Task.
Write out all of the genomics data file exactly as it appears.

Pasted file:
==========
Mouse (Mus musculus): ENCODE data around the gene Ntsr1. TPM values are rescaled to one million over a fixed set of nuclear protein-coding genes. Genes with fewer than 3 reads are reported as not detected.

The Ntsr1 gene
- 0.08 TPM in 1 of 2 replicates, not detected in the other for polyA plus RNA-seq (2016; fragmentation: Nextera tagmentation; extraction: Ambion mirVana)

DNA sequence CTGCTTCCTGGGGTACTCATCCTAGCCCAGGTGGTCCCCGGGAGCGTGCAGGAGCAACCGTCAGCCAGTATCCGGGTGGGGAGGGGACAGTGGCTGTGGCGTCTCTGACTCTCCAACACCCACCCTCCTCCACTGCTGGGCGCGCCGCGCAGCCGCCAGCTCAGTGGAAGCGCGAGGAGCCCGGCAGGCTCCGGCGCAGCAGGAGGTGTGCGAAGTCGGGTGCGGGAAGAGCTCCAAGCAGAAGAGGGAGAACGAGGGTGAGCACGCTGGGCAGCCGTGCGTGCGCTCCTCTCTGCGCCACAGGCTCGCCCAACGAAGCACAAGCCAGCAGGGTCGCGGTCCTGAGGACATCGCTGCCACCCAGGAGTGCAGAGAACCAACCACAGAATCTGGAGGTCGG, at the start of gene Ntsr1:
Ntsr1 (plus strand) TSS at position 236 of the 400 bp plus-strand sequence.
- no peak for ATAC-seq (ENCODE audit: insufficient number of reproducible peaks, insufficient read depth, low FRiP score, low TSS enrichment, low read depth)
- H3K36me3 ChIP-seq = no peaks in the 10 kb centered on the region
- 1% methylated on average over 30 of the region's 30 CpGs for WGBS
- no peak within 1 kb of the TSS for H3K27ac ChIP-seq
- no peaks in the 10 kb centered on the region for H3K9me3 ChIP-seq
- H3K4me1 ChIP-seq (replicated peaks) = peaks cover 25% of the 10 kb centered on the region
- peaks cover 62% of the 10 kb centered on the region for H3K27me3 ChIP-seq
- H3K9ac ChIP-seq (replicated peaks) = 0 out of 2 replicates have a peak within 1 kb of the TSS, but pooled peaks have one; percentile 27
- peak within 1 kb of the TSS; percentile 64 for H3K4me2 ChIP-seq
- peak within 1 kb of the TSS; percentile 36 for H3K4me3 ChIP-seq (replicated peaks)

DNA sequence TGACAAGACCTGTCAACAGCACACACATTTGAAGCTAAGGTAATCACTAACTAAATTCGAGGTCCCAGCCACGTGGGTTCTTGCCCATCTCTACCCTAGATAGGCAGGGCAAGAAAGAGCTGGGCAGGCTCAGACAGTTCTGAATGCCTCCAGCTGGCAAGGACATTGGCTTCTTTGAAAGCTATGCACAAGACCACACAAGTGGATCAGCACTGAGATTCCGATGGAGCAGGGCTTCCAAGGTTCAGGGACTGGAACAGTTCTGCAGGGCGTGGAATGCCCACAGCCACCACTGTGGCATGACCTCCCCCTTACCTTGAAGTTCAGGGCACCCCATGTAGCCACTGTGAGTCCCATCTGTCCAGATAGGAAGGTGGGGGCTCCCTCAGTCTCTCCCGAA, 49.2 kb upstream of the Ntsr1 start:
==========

Mouse (Mus musculus): ENCODE data around the gene Ntsr1. TPM values are rescaled to one million over a fixed set of nuclear protein-coding genes. Genes with fewer than 3 reads are reported as not detected.

The Ntsr1 gene
- 0.08 TPM in 1 of 2 replicates, not detected in the other for polyA plus RNA-seq (2016; fragmentation: Nextera tagmentation; extraction: Ambion mirVana)

DNA sequence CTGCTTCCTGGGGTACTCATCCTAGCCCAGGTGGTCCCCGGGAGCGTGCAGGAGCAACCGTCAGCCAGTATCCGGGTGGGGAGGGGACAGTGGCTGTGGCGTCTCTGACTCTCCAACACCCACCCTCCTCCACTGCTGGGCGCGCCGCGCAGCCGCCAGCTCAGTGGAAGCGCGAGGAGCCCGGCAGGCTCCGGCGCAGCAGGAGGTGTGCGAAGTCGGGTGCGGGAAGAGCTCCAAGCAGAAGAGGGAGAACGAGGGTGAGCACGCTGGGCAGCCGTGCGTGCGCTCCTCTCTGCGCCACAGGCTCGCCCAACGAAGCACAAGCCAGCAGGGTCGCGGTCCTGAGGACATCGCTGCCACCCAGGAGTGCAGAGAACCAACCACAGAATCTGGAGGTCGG, at the start of gene Ntsr1:
Ntsr1 (plus strand) TSS at position 236 of the 400 bp plus-strand sequence.
- no peak for ATAC-seq (ENCODE audit: insufficient number of reproducible peaks, insufficient read depth, low FRiP score, low TSS enrichment, low read depth)
- H3K36me3 ChIP-seq = no peaks in the 10 kb centered on the region
- 1% methylated on average over 30 of the region's 30 CpGs for WGBS
- no peak within 1 kb of the TSS for H3K27ac ChIP-seq
- no peaks in the 10 kb centered on the region for H3K9me3 ChIP-seq
- H3K4me1 ChIP-seq (replicated peaks) = peaks cover 25% of the 10 kb centered on the region
- peaks cover 62% of the 10 kb centered on the region for H3K27me3 ChIP-seq
- H3K9ac ChIP-seq (replicated peaks) = 0 out of 2 replicates have a peak within 1 kb of the TSS, but pooled peaks have one; percentile 27
- peak within 1 kb of the TSS; percentile 64 for H3K4me2 ChIP-seq
- peak within 1 kb of the TSS; percentile 36 for H3K4me3 ChIP-seq (replicated peaks)

DNA sequence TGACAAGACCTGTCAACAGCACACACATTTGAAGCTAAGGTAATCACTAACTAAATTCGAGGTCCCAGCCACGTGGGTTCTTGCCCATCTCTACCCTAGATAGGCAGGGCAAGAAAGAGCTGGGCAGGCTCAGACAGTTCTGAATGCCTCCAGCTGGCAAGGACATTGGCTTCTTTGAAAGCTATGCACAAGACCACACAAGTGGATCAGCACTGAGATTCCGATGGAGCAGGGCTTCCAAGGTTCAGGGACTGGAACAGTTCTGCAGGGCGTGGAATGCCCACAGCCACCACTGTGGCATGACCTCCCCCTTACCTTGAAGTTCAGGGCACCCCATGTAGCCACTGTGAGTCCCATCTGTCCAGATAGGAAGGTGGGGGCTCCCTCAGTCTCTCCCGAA, 49.2 kb upstream of the Ntsr1 start: